Snow Mountain Passage
Based on the Donner Party tragedy of 1846-47, Snow Mountain Passage tells of American emigration to California in the mid-1800s. Through “The Trail Notes of Patty Reed,” a retrospective journal, and the third person narrative of the experiences of her father Jim Reed, James D. Houston enables us to experience with them the most tragic year of their lives.
Eight-year-old Patty Reed left Springfield, Illinois with her parents and a wagon train under the leadership of George Donner in the spring of 1846. Her intelligent, articulate father had spent considerable time preparing for the journey, and his opinions were highly regarded. He tragically recommended an unproven “short-cut” that took the Donner Party through the great salt basin. Instead of saving time, the route caused continual delays and ultimately many lives.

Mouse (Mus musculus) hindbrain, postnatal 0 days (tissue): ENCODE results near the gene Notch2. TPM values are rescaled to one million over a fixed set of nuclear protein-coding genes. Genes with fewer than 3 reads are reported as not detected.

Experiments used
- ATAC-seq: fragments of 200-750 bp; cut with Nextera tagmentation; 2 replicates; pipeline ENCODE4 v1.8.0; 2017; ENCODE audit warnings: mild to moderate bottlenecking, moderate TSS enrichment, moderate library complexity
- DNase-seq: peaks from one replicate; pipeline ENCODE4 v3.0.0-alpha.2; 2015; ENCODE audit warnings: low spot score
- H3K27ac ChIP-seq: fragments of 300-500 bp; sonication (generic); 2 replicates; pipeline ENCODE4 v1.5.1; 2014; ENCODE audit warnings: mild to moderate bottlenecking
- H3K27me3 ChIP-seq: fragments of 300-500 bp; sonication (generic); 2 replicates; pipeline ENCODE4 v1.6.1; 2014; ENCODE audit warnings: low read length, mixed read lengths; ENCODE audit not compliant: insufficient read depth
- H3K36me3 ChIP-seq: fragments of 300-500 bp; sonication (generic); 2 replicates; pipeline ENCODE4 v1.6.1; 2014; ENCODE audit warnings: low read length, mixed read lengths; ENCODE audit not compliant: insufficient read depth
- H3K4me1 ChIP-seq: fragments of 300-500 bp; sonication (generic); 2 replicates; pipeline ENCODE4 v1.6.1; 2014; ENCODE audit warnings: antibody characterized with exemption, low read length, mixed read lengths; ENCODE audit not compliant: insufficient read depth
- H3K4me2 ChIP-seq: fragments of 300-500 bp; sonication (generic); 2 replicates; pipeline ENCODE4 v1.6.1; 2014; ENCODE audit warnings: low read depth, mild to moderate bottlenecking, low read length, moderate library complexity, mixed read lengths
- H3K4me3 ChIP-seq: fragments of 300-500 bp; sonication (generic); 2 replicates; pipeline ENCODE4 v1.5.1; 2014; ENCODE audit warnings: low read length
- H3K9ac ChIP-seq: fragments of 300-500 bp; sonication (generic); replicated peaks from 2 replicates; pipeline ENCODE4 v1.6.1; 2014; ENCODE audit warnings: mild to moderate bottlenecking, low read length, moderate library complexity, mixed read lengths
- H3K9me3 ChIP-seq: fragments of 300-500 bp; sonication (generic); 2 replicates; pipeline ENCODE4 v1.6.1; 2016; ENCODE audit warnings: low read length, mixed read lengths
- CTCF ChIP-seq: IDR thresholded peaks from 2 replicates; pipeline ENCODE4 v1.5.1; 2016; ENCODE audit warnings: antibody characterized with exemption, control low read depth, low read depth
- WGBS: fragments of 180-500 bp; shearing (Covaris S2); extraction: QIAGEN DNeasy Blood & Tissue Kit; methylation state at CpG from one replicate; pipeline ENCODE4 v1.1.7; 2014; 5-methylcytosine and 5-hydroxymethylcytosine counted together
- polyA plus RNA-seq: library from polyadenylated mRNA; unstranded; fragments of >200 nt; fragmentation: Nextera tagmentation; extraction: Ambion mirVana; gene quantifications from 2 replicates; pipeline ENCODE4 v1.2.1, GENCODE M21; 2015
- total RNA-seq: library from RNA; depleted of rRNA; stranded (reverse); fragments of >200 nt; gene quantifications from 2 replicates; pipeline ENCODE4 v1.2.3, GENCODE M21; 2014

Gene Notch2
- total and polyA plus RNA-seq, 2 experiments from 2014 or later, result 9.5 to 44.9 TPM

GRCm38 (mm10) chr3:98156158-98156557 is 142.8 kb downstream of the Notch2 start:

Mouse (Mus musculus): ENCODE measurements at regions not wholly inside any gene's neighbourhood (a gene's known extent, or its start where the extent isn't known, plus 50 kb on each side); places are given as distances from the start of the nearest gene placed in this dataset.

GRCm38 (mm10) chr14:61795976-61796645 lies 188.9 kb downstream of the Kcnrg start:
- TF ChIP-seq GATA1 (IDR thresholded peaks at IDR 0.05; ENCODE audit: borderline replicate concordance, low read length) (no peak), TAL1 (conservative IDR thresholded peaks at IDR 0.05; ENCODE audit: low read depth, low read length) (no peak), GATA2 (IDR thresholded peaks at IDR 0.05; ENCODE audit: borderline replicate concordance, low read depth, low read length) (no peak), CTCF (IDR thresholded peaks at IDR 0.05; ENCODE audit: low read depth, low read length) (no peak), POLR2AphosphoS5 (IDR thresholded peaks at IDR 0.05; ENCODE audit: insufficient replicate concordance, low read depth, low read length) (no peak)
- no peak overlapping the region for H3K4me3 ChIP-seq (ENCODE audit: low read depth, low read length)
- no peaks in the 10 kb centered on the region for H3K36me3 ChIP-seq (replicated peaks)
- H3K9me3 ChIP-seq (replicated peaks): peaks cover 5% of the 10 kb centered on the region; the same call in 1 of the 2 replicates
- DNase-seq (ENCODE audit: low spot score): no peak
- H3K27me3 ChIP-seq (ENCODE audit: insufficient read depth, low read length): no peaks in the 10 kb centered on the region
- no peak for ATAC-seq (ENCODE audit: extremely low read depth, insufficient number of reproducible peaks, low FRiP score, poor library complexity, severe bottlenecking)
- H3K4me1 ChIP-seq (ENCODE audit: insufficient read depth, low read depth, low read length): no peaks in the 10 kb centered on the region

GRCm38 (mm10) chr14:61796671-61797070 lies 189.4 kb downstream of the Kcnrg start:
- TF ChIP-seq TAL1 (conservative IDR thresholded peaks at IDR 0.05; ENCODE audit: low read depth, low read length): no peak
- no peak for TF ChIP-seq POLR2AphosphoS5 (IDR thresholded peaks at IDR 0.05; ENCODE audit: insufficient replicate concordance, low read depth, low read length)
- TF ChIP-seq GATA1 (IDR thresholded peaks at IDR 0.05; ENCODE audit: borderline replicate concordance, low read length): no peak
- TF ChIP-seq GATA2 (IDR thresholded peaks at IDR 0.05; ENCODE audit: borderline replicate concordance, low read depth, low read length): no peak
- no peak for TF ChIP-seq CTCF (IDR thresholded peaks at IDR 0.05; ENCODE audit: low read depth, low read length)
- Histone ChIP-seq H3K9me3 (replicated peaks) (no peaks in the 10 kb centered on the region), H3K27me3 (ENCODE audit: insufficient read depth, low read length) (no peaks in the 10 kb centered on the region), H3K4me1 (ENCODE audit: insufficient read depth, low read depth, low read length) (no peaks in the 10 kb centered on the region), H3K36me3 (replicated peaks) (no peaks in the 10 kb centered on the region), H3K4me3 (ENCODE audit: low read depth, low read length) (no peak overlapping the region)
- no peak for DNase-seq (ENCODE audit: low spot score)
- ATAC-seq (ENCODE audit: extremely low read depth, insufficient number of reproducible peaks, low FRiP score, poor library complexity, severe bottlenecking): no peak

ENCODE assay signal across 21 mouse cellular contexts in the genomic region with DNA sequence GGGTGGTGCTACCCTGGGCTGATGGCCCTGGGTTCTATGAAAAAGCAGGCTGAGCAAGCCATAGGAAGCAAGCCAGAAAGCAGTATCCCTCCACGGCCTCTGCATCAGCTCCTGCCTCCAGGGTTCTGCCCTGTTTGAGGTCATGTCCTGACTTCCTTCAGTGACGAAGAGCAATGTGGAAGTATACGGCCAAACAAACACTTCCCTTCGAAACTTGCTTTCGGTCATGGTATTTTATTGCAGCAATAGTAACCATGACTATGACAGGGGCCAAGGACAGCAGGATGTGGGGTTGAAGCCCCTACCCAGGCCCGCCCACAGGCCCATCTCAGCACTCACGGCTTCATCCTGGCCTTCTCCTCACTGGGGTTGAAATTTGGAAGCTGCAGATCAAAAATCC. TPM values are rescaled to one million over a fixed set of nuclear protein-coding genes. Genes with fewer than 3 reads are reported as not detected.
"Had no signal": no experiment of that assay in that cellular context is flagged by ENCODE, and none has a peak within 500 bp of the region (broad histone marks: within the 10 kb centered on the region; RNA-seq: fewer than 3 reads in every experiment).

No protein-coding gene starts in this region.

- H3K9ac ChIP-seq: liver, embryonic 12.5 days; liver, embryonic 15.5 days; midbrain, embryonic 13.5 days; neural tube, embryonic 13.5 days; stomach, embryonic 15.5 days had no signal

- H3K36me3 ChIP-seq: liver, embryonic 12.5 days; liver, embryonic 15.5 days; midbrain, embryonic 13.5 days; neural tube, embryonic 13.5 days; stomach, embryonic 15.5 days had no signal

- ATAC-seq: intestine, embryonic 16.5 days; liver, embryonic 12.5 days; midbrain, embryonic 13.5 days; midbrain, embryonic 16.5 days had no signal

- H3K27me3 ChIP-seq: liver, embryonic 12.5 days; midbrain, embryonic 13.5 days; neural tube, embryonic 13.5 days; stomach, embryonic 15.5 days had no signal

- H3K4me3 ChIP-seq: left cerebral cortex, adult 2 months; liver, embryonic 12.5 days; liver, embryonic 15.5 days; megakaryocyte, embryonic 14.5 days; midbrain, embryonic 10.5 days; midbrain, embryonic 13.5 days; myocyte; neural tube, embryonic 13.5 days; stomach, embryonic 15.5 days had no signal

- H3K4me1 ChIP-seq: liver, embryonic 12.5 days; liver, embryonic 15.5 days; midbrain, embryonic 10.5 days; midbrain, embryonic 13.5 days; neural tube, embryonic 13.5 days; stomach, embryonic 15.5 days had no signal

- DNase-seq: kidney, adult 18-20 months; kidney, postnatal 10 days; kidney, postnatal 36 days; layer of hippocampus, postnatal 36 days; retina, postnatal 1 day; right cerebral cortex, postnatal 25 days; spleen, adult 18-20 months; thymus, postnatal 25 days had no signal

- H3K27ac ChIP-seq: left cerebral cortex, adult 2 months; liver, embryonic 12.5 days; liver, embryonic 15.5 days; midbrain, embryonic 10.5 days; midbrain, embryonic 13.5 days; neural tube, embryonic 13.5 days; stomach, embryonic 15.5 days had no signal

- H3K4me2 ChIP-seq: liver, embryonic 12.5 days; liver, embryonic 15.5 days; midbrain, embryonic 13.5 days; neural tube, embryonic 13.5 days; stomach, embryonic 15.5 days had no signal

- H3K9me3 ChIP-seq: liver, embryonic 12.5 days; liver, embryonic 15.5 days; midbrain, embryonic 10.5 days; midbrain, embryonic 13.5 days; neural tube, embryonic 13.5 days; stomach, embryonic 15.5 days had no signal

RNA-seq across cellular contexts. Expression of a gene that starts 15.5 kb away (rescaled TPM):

Good humor in the wagon train turned to irritability and resentment, much of it directed at Reed. When Reed defended himself against a vicious beating, killing his attacker, he was banished from the group. More dead than alive, Reed made it to California before it began snowing in the Sierra Nevada; he did not yet know that he was the luckiest one in the group. Of the original 87 in the Donner Party, only 48 survived.
Houston’s compelling novel tells an incredible tale of human suffering and survival. It is also a tale immersed in horrible and tragic images and not for the faint of heart.